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MLK: His Nightmare, Their Dream, and Our Reality [Opinion]

MLK: His Nightmare, Their Dream and Our Reality [Opinion]

New African American Museum Will Not Feature Major Martin Luther King Jr. Artifacts

“If you are silent about your pain, they’ll kill you and say you enjoyed it.”— Zora Neale Hurtston

Andy Warhol is remembered saying that death is embarrassing because somebody else must handle all of your details. I think this must be even truer when the handlers are domination. This is especially true in the strange case of Dr. Martin Luther King, Jr.; the unpopular, anti-capitalist, black Christian activist and thinker that since his assassination turned into a commonly weaponized deity of peace and non-violence against those invested in resistance. Dr. Martin Luther King Jr. exists so diversely in how he envisioned his legacy, how domination perpetuates its perverted narrative of who he was and the reality of MLK that lives somewhere in these details.

Perhaps, informed by my queerness or my knack for complicating things that are just too simple and binary for my own comfort that my partner calls both charming and maddening, I experience immense amounts of anger when I see how simply MLK is handled in the public imagination.

December 10th will mark the 52nd anniversary of Dr. Martin Luther King Jr. winning the Noble Peace Prize in 1964. During his acceptance speech he concluded it by saying:

“I have the audacity to believe that peoples everywhere can have three meals a day for their bodies, education, and culture for their minds, and dignity, equality, and freedom for their spirits… I still believe that one day mankind will bow before the altars of God and be crowned triumphant over war and bloodshed, and nonviolent redemptive good will proclaim the rule of the land… I still believe that we shall overcome!”

Less than four years later, King launched the Poor People’s Campaign which was an anti-capitalist movement that sought to bring justice in the form of economic and human rights to poor people in America, regardless of their background. Less than four years later, King spoke about seeing a promise land, not fearing death and knowing he’d not have longevity in this life. The next day, he was assassinated on the balcony of The Lorraine Motel. King’s family believed James Earl Ray, the person convicted of King’s assassination, was not responsible. Many intellectuals and historians believe King’s death was the result of him attacking Washington D.C. and capitalism.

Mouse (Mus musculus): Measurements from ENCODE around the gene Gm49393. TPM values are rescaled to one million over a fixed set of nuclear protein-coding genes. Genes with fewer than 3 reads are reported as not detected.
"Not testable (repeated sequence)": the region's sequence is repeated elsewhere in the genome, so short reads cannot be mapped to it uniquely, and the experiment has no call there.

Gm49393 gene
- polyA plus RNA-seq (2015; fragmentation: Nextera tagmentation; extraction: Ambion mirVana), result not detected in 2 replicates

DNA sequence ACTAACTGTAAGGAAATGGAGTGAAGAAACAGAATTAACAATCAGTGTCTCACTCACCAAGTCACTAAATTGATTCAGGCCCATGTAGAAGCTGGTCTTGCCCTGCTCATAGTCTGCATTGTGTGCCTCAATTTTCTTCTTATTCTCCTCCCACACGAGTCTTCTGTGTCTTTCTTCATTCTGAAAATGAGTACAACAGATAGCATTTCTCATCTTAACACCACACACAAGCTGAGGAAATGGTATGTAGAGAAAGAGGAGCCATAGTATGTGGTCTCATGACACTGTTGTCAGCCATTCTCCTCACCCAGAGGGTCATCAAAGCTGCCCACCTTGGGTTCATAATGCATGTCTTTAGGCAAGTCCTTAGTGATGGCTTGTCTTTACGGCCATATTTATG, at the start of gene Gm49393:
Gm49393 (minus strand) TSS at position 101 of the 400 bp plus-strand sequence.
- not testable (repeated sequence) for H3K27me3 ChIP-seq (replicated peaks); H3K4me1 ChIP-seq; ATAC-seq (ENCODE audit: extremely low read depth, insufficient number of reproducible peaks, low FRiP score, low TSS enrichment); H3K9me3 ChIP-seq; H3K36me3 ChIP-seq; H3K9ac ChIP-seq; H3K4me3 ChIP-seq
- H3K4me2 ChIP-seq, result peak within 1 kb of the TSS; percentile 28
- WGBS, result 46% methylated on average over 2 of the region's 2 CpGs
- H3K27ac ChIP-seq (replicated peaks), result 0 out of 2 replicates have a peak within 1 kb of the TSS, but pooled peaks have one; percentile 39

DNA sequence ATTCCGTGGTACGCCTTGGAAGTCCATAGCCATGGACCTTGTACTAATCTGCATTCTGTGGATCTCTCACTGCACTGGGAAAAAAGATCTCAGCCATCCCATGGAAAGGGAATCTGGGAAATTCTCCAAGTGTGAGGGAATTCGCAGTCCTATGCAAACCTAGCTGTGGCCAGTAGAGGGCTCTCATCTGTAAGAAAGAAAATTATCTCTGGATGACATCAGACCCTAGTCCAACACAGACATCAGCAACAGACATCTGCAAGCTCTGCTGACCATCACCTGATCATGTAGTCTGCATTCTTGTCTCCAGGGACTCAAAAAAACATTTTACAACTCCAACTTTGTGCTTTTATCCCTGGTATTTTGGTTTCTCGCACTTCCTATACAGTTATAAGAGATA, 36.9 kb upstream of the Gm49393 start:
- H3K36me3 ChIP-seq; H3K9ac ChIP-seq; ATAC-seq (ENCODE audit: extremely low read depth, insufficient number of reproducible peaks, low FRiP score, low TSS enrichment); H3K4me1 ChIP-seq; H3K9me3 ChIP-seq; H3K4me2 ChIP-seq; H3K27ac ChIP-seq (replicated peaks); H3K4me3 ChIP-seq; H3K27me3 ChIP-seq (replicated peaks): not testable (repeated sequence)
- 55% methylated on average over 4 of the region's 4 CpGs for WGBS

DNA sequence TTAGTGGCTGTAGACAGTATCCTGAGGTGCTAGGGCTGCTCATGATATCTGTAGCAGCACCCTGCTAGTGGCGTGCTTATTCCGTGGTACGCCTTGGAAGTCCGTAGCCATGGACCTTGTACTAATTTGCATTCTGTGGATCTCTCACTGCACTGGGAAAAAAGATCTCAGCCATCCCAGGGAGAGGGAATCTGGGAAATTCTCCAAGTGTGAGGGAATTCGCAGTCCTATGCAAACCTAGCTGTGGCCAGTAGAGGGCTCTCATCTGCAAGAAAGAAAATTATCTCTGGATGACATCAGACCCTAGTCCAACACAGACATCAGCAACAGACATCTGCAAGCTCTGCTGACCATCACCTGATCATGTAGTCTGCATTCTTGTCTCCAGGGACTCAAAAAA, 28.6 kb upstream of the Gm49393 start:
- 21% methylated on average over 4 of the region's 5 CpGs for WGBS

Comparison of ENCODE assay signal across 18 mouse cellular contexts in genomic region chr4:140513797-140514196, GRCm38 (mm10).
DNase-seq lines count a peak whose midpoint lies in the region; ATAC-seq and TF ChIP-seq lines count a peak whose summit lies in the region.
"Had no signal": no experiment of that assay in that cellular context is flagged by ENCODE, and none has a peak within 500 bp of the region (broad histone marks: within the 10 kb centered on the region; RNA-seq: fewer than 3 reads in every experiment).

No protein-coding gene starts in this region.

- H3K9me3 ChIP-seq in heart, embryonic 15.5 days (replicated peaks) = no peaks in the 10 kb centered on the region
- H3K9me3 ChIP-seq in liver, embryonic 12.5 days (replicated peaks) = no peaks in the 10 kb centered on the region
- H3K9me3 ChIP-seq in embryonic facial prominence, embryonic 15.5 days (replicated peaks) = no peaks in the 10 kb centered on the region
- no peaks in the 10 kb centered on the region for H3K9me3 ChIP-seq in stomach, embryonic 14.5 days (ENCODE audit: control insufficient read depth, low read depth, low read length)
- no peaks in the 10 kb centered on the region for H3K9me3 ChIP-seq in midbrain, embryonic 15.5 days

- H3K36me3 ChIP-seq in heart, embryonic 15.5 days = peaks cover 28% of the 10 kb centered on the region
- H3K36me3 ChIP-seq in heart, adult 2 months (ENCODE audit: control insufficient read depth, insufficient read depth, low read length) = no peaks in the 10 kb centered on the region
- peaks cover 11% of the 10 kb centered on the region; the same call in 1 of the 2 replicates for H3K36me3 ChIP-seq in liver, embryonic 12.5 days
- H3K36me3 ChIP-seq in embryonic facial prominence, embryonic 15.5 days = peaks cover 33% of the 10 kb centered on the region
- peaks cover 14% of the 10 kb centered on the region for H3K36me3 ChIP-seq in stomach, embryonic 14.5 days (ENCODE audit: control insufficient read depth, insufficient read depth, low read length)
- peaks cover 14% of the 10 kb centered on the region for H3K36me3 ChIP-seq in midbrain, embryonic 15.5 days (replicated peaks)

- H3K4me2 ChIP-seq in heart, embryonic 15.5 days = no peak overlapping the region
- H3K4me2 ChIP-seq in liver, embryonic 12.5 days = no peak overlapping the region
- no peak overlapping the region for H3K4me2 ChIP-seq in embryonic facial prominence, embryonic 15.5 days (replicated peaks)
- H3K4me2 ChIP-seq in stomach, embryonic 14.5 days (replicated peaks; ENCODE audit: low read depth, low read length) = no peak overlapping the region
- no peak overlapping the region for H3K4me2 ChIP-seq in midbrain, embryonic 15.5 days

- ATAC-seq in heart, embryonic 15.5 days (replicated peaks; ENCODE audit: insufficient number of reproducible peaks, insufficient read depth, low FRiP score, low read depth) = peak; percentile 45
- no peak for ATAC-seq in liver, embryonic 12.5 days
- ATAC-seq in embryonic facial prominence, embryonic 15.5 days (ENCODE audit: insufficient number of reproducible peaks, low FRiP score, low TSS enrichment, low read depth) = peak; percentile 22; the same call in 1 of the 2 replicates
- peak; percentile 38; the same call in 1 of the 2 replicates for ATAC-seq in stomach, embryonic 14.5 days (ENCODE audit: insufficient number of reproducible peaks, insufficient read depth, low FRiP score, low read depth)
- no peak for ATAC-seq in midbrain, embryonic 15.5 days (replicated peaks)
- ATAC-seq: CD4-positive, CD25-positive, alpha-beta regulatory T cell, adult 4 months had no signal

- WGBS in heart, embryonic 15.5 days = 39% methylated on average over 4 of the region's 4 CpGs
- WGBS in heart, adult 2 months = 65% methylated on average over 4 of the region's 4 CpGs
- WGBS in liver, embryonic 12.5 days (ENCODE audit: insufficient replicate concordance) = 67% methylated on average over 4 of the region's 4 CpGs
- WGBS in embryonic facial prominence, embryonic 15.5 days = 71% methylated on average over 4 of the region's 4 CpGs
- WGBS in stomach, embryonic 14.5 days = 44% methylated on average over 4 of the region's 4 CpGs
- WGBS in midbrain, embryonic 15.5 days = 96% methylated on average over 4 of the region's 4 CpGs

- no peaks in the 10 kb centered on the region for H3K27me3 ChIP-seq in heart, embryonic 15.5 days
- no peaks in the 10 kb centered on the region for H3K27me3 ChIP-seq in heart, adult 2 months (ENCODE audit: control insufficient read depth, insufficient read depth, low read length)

King said in his “Three Evils of Society” speech:

“Again we have deluded ourselves into believing the myth that capitalism grew and prospered out of the Protestant ethic of hard work and sacrifice. The fact is that capitalism was built on the exploitation and suffering of black slaves and continues to thrive on the exploitation of the poor – both black and white, both here and abroad.”

These sets of facts next to each other alone bring up a different idea of the reality King lived in and the promise land he prophesized. King’s approval rating in the 1960’s was horrendous and his more radical positions on wealth distribution, housing, and war left him too radical for white liberals while his non-violent rhetoric left him largely alienated by black people seeking an approach that did not exclude physical retaliation or the idea of not wanting to reform/abolish white-supremacist capitalist systems, but instead focused on creating exclusively black systems and programs. It was not until King’s death that his approval ratings amongst white people changed and his function in the black imagination was one of the martyr rather than the old man with the old ideas.


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